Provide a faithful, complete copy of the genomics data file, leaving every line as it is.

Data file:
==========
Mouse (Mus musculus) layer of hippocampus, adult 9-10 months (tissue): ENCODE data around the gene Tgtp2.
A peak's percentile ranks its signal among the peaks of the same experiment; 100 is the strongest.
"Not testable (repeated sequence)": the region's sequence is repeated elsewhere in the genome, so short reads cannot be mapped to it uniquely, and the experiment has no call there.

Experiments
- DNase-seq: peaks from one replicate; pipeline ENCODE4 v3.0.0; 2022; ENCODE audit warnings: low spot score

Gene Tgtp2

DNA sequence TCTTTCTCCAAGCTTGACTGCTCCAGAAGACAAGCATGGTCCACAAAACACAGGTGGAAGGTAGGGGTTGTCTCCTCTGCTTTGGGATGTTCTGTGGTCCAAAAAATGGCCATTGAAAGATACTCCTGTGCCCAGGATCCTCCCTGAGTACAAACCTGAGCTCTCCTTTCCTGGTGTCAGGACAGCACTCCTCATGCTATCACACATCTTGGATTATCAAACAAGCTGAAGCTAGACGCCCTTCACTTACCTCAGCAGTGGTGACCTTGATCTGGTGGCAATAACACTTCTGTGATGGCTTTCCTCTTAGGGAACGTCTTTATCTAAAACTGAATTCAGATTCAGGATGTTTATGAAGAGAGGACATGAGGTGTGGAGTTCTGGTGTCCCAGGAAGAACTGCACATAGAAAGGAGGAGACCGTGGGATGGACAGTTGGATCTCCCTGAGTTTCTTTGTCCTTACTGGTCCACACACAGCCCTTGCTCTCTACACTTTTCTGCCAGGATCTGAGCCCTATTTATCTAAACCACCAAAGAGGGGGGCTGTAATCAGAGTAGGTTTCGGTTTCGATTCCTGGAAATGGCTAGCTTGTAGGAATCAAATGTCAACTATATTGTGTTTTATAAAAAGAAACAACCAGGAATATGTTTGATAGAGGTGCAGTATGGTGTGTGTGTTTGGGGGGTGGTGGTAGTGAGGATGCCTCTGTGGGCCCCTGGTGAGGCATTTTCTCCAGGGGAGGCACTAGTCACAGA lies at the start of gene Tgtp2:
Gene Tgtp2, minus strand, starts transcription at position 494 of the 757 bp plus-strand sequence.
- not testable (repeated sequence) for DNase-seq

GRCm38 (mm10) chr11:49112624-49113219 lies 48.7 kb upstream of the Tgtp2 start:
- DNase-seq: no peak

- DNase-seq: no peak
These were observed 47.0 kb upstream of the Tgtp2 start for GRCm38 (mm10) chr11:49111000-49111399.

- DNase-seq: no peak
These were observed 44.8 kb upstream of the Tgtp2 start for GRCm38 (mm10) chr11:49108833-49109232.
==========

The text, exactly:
Mouse (Mus musculus) layer of hippocampus, adult 9-10 months (tissue): ENCODE data around the gene Tgtp2.
A peak's percentile ranks its signal among the peaks of the same experiment; 100 is the strongest.
"Not testable (repeated sequence)": the region's sequence is repeated elsewhere in the genome, so short reads cannot be mapped to it uniquely, and the experiment has no call there.

Experiments
- DNase-seq: peaks from one replicate; pipeline ENCODE4 v3.0.0; 2022; ENCODE audit warnings: low spot score

Gene Tgtp2

DNA sequence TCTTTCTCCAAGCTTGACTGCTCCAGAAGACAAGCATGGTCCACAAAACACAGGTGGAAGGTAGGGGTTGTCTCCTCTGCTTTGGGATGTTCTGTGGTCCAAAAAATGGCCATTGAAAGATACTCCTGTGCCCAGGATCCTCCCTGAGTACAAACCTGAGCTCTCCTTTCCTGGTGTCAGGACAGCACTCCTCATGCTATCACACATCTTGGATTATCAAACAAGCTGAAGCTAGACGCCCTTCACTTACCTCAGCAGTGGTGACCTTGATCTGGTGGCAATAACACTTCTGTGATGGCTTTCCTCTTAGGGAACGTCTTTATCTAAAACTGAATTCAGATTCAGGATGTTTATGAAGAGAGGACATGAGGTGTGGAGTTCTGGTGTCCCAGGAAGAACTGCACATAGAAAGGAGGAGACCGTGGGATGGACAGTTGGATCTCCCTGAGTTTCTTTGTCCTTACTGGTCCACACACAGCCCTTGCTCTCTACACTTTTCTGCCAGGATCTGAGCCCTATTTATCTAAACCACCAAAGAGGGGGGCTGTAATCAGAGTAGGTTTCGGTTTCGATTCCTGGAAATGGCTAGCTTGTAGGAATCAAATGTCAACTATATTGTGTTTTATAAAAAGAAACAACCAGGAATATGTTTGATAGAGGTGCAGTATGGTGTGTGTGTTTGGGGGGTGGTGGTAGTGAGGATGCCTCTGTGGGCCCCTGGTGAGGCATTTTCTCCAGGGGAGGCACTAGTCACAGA lies at the start of gene Tgtp2:
Gene Tgtp2, minus strand, starts transcription at position 494 of the 757 bp plus-strand sequence.
- not testable (repeated sequence) for DNase-seq

GRCm38 (mm10) chr11:49112624-49113219 lies 48.7 kb upstream of the Tgtp2 start:
- DNase-seq: no peak

- DNase-seq: no peak
These were observed 47.0 kb upstream of the Tgtp2 start for GRCm38 (mm10) chr11:49111000-49111399.

- DNase-seq: no peak
These were observed 44.8 kb upstream of the Tgtp2 start for GRCm38 (mm10) chr11:49108833-49109232.